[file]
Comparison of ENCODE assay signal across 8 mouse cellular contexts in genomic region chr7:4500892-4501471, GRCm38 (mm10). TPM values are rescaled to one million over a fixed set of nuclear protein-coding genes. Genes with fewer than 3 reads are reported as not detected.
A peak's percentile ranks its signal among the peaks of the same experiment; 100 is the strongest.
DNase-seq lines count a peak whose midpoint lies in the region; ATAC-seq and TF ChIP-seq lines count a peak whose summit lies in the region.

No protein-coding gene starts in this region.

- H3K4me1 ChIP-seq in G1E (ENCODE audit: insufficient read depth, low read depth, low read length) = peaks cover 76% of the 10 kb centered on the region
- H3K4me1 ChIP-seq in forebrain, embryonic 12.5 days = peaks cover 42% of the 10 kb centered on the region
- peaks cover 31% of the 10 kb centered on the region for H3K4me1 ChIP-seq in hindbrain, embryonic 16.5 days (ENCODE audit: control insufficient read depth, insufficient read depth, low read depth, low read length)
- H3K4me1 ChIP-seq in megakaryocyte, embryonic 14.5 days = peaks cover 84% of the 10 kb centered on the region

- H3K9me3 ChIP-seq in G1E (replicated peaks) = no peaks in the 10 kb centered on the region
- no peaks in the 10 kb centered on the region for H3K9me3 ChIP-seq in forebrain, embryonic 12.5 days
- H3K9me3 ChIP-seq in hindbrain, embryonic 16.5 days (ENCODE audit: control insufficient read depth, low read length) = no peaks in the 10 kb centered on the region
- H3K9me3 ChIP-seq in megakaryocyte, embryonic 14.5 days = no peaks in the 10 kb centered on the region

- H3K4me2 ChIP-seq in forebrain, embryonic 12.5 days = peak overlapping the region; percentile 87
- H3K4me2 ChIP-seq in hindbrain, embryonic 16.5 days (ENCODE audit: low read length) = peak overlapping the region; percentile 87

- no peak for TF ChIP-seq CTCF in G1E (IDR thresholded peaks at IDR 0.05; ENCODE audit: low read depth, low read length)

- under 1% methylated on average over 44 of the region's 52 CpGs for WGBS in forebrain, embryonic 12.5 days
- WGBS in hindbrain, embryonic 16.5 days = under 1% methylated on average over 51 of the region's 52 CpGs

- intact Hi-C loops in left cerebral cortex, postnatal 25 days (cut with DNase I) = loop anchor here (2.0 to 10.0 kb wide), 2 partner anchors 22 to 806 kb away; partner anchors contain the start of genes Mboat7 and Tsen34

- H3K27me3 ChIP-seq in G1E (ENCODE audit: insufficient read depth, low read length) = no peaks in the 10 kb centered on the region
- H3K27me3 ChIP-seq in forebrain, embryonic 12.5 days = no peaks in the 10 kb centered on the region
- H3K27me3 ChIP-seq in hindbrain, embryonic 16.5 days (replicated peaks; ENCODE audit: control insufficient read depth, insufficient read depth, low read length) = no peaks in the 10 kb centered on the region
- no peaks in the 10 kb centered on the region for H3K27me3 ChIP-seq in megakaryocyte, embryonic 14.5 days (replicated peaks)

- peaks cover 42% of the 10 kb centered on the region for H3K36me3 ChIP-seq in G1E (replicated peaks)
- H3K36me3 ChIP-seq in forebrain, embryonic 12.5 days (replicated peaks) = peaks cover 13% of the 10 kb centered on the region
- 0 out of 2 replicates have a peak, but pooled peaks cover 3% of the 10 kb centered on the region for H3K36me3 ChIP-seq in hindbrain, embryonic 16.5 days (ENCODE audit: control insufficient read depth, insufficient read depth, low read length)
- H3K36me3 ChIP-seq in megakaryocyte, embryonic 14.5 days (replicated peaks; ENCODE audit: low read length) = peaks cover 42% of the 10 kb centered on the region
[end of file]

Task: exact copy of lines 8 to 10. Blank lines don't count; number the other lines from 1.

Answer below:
- H3K4me1 ChIP-seq in megakaryocyte, embryonic 14.5 days = peaks cover 84% of the 10 kb centered on the region

- H3K9me3 ChIP-seq in G1E (replicated peaks) = no peaks in the 10 kb centered on the region
- no peaks in the 10 kb centered on the region for H3K9me3 ChIP-seq in forebrain, embryonic 12.5 days